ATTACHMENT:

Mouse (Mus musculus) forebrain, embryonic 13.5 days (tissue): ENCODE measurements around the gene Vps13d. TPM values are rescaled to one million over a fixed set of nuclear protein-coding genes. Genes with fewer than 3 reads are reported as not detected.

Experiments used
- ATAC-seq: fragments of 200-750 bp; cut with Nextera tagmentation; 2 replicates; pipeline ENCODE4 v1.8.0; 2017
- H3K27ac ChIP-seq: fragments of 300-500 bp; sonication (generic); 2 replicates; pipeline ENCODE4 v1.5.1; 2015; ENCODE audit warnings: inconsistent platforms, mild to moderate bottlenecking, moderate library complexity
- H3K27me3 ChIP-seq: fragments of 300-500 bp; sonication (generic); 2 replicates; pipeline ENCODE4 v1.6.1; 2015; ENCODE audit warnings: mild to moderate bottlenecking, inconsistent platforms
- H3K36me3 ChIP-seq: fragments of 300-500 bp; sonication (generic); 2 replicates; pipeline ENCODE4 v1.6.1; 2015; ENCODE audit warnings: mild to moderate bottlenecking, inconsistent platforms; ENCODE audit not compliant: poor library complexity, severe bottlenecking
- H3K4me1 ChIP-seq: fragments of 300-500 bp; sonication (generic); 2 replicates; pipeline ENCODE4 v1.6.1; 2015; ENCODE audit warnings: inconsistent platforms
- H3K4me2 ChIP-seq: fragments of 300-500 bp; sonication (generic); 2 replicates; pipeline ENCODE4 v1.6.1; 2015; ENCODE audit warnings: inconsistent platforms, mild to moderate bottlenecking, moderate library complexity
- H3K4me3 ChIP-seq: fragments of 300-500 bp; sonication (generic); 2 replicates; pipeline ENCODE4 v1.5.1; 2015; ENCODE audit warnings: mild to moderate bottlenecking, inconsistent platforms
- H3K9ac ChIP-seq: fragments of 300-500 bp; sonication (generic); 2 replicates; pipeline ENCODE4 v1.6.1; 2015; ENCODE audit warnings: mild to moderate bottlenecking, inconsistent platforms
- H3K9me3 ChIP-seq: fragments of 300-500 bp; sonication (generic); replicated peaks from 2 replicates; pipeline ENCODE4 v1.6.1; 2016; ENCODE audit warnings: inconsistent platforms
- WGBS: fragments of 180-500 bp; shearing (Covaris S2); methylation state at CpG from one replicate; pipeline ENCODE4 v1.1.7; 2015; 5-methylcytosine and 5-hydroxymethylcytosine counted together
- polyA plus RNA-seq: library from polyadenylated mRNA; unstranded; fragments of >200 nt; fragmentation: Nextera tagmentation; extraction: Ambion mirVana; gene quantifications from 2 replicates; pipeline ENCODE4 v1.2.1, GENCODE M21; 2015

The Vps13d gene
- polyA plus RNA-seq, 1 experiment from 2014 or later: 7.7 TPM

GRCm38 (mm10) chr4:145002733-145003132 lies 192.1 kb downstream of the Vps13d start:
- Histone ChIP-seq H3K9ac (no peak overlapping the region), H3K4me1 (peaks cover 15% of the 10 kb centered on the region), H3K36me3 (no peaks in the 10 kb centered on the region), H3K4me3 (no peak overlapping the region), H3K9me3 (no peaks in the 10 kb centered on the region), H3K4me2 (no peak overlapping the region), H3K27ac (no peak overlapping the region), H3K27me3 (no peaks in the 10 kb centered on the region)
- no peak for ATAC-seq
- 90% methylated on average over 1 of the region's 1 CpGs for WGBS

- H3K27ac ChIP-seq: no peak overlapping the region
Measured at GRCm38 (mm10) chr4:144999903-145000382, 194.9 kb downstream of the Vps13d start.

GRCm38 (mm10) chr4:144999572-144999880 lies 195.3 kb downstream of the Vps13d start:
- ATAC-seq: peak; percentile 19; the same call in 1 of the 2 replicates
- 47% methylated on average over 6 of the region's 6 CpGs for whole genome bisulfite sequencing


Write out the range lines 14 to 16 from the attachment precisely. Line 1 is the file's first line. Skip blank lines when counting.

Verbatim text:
The Vps13d gene
- polyA plus RNA-seq, 1 experiment from 2014 or later: 7.7 TPM

GRCm38 (mm10) chr4:145002733-145003132 lies 192.1 kb downstream of the Vps13d start: